Forgive and Forget

Does forgiveness work if I don’t forget, or can I go on remembering the hurt? Natural forgiveness remembers, but supernatural forgiveness forgets. Thanks Jesus, you don’t remember. Where is this said? Isaiah 43:25 God speaking:” I even I am He, that blotteth out your transgression for my own sake, and I will not remember your sin.” Halleluiah!

“Hey what kind of forgiveness do you think will be better for you? Forget or remember? ”
 
” I guess the one that forgets.”
 
“me too”
 
Let’s review what this means. First, if God doesn’t remember, then I don’t have to remember either. Second, if God forgets, then the blood of Christ is efficacious —it cleanses us from all unrighteousness and cleanses the conscience from dead works. It leaves us with no more consciousness of sin.
 
What are dead works? These are works performed by those who are dead in trespasses and sins, Ephesians 2:1-2.
 
If a Christian lapses back into sin, or has a failure, or offends another, he commits an act contrary to his newly begotten position. Since 2 Corinthians 5:17 says “all things are new” and 1John 3:9 says “he that is born from above sins not” we see that something different has to happen in order to backslide into sin. What happens is that we unconsciously create a false and deceptive framework for the sin act.
 
I cannot go back to my old sin-identified self, though Paul acknowledged the still existing Old-sin-nature, still dwelling in him. I am made brand new. So I must deceive myself into believing that I am not brand new anymore. Yes, the problem here is that the verse (2 Corinthians 5:17) usually doesn’t change one letter when I check it the next day after my sin or failure. It boldly keeps saying “all things have become new.” Darn!
 
So, when I rebound or repent by an agreeing with God about my sin and change my mind, I am also denying all ungodliness, and agreeing again with “all things are new.”Forgiveness then changes not the mind of God afresh. Forgiveness accesses the already done, once and for all forgiving; and in our case as new creations, the once-and-for-all forgetting. In any state of existence, Spirit filled or sin filled, our new creature identity is fixed in the mind of God.

Do we get this? I am confessing, as the verse in 1 John commands, in a naming of my sin, and then I am restored to the experience of my permanent; “all things have become new,” cleansing from all unrighteousness. When I sinned, I could not change this verse, nor the mind of God —but I could change me, by deciding if I would experience His mind, or take up my own mind with its capacity for rationalization and deceit.
 
A person is either deceived or not, there is no in between. Either I am dead in trespasses and sins or I am brand new, there is no middle ground. For this reason I live with a consciousness of sin, or take up my justified state, and live “just as if I had never sinned.” The gap is wide. This requires forgetting, and folks, this is what the blood of Christ is about.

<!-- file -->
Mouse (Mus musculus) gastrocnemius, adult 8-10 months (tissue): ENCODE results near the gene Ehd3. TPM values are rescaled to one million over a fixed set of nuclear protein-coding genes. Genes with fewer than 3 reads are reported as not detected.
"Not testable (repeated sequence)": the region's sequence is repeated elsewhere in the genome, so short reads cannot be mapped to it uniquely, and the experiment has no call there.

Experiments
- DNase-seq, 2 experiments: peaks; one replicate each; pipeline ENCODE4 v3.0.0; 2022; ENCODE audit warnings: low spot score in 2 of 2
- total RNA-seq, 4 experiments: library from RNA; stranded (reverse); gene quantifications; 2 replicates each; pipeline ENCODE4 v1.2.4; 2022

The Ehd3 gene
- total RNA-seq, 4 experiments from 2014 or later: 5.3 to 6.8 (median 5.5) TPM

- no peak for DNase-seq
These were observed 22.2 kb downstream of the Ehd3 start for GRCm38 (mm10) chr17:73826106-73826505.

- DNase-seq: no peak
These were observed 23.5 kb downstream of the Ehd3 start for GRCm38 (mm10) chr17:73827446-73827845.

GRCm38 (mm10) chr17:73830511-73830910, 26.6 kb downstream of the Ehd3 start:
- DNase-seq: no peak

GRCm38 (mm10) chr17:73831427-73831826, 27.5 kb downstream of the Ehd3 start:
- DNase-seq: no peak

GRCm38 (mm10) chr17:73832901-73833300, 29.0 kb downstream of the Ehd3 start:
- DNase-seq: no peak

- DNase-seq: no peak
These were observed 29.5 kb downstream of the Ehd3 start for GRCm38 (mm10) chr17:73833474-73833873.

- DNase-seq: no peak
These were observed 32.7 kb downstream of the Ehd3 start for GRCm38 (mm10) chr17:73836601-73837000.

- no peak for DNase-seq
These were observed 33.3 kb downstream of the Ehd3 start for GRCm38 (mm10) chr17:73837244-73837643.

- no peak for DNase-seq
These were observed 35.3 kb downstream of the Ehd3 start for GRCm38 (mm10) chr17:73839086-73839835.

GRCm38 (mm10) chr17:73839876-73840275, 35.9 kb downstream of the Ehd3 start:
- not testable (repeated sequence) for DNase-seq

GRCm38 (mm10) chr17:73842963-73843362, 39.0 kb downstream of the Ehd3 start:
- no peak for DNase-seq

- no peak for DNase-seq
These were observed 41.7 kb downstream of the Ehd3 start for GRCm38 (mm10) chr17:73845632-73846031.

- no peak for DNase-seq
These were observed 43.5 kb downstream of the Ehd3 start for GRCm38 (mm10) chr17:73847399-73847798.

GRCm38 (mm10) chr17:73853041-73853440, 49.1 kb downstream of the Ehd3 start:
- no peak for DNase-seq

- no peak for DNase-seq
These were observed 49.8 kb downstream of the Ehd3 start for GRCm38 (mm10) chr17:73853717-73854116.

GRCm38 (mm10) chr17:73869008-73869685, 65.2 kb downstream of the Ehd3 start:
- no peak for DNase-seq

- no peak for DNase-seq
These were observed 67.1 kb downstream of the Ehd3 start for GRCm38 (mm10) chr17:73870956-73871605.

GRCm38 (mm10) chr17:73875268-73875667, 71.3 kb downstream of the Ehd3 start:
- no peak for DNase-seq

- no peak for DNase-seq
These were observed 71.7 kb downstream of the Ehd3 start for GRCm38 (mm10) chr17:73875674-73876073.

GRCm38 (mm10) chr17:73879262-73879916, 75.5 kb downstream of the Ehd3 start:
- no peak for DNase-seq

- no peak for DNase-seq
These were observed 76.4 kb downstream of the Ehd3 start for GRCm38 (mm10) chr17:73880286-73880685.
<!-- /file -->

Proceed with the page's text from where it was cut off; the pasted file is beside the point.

Next, I must forsake the phoney self-righteousness, or righteousness-by-comparing, and find my standing in “the righteousness that is in God by faith, “Philippians 3:9. It is the “gift of righteousness” in Romans 5:17 and with this righteousness and “the abundance of grace,” we reign in life by one Jesus Christ.”
 
Friends, we must forsake our sin, but also our downward drawing toward seeing life on a mere moral plain. I am not a mere dichotomous (two sided) moral creature, and living morally does not free me from my sin. A saved person has been elevated by the Law of the Spirit of Life in Christ Jesus. Romans 8:2. He has been made free completely from the law of sin and death. He has been delivered from the heart that condemns, and has found a God who is greater than that heart. 1John 3:20.
 
So lets revisit our premise. Sin is not remembered because it does not exist in the mind of God, Psalm5:3 and Habakkuk 1:13, purposely forgotten because of Calvary. This makes our forgiveness an adjustment to the mind of Christ. When I adjust back to His mind and continue in it, sin must take a back seat.
 
In summary, Jesus said to the disciples,”now are you clean through the word, which I have spoken.” David said in Psalm 26 “I will wash my hands in innocence.” After idolatry and compromise, God addressed Israel as “O virgin.” Jeremiah 31:3
 
Is it arrogant to walk free from sin consciousness? No, it is grace, grace, grace. See, every believer has the opportunity to take what God says about him, and make it his or her experience. It requires forsaking self-evaluation, self-observation, or absorption, and saying “blessed is the man unto whom the Lord will not impute sin” Psalm 32:1-2.

Finally, how does this work with forgiving others? well in Luke 7:41-42, There was a certain creditor which had two debtors: the one owed five hundred pence, and the other fifty. And when they had nothing to pay, he frankly forgave them both. Tell me therefore, which of them will love him most?

Two things here, one; in frankness,(a word which is rooted in our same word for “grace”), He forgave the big debt and the small the same way. Two, the lesson here is teaching grace-forgiveness. It means that we forgive others on the basis of grace. Not a feeling of compassion or even kindness first, nor an evaluation of the largeness of the offense, but a reckoning on the reality that God chooses to not remember sin, period. This is for me first, and then others.
 
The result of that forgiveness, may cause the receiver to rejoice exceedingly or the other to never give it a thought. No matter, we can forgive with grace as we have received grace. This kind of forgiveness forgets as it is forgiving with God’s forgiveness. Amen

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